Here's an admission that will come as no surprise to those who know me: I'm not a pacifist. In fact, I think radical pacifism is both immoral and unbiblical.
I realize, of course, that some Christians do advocate strict pacifism. They believe all war is immoral; they teach that self-defense is always wrong; and they even sometimes argue that it is wrong to use deadly force to stop a rapist or killer in the commission of his crime.
That sort of pacifism is based on a jejune approach to Scripture and an absurd misapplication of some commandments that are clearly meant to govern how we respond to everyday interpersonal conflicts—not capital crimes and acts of war.
For example, the context shows clearly that Jesus' famous command in Matthew 5:39 ("Resist not evil: but whosoever shall smite thee on thy right cheek, turn to him the other also") applies to personal and individual insults. Jesus wasn't giving a prescription for how nations ought to respond to terrorism and acts of military aggression from enemy armies. In fact, the commandment doesn't apply at all to government authorities in the performance of their duties.
The apostle Paul makes that perfectly clear in Romans 13:4. That verse expressly teaches that government authorities who use force against evildoers are acting as ministers of God. The principle Paul outlines in Romans 13 applies to the use of force (including, sometimes, deadly force) in a wide range of situations—from a just war to the shooting of an armed robber in the commission of his crime to the execution of criminals convicted of capital crimes.
That doesn't authorize any and all use of government force in every situation, obviously. Note that the principle grants rulers authority to use deadly force against those who "do evil." Scripture—not public opinion or some dictator's personal whim—gives the only reliable and authoritative definition of who is an evildoer and how much force is justifiable in which situations.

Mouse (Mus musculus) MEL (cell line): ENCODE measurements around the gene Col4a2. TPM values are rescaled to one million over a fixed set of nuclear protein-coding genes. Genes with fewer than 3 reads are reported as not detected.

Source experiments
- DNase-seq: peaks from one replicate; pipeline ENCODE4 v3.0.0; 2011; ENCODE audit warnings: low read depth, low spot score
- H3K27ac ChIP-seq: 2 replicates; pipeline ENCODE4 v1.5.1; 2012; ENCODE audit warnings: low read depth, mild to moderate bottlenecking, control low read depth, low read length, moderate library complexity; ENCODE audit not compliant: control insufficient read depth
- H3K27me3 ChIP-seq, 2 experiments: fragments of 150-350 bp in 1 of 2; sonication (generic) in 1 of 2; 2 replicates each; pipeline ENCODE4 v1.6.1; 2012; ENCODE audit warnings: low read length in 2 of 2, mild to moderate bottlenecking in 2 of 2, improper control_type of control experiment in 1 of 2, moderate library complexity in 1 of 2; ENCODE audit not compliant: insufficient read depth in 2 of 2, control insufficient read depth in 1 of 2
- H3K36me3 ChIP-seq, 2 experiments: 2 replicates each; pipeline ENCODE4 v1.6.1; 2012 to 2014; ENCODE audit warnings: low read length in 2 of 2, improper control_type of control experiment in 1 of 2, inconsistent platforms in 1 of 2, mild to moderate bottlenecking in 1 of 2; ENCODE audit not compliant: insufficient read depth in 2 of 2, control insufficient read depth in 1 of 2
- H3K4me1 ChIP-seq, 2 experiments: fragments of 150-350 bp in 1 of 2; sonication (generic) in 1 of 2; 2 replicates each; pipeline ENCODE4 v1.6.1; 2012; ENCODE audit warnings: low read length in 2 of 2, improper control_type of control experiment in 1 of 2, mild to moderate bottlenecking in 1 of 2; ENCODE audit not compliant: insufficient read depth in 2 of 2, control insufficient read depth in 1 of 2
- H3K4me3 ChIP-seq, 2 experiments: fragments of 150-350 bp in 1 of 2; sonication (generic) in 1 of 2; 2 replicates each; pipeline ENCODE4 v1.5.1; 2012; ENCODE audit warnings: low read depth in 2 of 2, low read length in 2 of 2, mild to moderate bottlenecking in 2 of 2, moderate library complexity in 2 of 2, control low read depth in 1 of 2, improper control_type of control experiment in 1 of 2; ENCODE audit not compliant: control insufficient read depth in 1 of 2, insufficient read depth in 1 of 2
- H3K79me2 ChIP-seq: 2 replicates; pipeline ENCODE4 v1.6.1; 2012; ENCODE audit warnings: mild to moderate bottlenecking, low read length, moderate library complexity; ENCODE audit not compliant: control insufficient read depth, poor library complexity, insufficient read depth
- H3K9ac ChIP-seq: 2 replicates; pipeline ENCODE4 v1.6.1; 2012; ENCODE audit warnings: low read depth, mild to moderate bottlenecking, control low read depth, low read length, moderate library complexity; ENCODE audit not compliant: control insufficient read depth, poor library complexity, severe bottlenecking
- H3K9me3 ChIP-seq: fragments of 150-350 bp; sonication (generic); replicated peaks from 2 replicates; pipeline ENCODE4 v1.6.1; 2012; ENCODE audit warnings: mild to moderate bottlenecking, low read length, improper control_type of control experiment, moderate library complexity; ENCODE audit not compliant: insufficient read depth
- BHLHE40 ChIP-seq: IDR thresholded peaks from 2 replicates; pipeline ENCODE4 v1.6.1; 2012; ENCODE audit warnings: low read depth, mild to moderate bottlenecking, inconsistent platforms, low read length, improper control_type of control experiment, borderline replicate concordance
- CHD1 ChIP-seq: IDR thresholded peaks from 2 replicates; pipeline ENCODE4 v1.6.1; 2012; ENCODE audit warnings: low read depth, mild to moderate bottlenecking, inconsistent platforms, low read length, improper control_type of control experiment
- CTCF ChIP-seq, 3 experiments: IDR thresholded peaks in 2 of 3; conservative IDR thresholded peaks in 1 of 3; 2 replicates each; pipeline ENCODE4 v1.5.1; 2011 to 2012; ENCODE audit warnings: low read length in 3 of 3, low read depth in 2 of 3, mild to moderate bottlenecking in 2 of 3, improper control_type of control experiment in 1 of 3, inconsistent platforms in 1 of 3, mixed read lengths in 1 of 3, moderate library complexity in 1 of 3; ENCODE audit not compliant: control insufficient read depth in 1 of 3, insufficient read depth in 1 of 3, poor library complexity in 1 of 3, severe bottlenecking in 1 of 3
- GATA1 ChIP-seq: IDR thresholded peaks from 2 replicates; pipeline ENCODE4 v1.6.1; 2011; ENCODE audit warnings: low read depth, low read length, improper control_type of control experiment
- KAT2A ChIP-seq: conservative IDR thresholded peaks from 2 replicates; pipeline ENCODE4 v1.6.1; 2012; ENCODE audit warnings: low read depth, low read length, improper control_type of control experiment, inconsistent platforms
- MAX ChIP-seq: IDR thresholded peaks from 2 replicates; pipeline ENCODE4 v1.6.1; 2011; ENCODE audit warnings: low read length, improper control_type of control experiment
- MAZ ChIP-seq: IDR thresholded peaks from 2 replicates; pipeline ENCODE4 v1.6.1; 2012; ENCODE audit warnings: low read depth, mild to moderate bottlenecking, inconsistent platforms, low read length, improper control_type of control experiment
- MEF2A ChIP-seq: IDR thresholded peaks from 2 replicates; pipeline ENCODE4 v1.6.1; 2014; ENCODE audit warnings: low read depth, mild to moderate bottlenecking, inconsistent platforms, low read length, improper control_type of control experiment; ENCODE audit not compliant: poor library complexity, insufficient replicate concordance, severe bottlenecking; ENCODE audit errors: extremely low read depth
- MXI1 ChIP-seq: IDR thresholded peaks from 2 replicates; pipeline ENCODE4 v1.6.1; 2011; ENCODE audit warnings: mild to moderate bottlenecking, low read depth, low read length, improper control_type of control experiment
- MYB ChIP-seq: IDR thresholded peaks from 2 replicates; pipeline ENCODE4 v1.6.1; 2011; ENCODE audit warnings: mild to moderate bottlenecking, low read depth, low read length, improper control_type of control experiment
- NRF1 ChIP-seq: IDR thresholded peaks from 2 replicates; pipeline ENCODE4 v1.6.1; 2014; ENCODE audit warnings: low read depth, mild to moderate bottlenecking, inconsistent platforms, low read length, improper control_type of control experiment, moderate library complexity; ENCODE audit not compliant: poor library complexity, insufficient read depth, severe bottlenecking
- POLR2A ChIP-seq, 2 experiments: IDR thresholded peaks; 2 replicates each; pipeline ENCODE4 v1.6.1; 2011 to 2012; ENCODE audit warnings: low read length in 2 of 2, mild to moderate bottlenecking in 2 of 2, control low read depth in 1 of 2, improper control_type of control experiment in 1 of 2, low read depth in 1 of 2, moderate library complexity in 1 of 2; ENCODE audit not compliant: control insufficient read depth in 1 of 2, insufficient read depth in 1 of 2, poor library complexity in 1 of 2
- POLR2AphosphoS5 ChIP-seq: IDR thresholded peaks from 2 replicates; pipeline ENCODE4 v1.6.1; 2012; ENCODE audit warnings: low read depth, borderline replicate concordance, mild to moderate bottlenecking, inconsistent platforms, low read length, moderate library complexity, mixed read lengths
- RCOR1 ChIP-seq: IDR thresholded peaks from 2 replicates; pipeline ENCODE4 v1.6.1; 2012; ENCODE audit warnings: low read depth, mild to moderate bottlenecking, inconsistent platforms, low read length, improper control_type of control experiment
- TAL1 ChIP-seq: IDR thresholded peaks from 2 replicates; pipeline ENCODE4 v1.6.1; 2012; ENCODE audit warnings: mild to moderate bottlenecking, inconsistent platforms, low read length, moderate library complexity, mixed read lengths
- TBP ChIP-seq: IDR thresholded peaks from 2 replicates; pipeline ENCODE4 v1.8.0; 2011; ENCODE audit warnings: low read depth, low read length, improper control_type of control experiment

It would be clearly wrong, and an atrocity by any measure, for an army or individual to cause civilian casualties in a wanton and deliberate way, with the sole aim of provoking horror and dread and thereby subduing innocent people under the tyrrany of a despot, a religious idol, or a false god. That, of course, is the central tactic of terrorism, and that tactic itself is evil and unjust, and deserving of the severest forms of punishment.
Civilian casualties caused unintentionally or as collateral damage in attacks on legitimate military targets are another matter. The mere presence of civilian deaths is not sufficient proof that whatever act of war caused those deaths is ipso facto immoral. I personally would be prepared to argue, for example, that the use of nuclear weapons at the end of World War II was justified because those who ordered those attacks believed the action would end the war quickly and thereby save many lives in the long run. And I believe a strong case can be made to show that is precisely what happened.
I once said those things (or something similar) in the presence of a radical pacifist. He was a former Presbyterian Calvinist who had embraced pacifism, adopted a modified semi-pelagian flavor of Arminianism, and abandoned the principle of substitutionary atonement. He had joined an Anabaptist sect where this sort of doctrine was taught. He told me he had come to see Matthew 5:39 as the interpretive key to all of Scripture. Pacifism, he was convinced, was the central message of Christ's life, and His death on the cross was designed to be a vivid portrayal of the turn-the-other-cheek philosophy. The cross, according to this man's "new" understanding, was not so much a substitute punishment for our sins as a vivid example of how to live in peace.
In other words, this guy had abandoned every vital doctrine of historic evangelicalism and adopted a unique brand of theological liberalism. And by his own admission, this whole paradigm-shift was driven by his radical pacifism.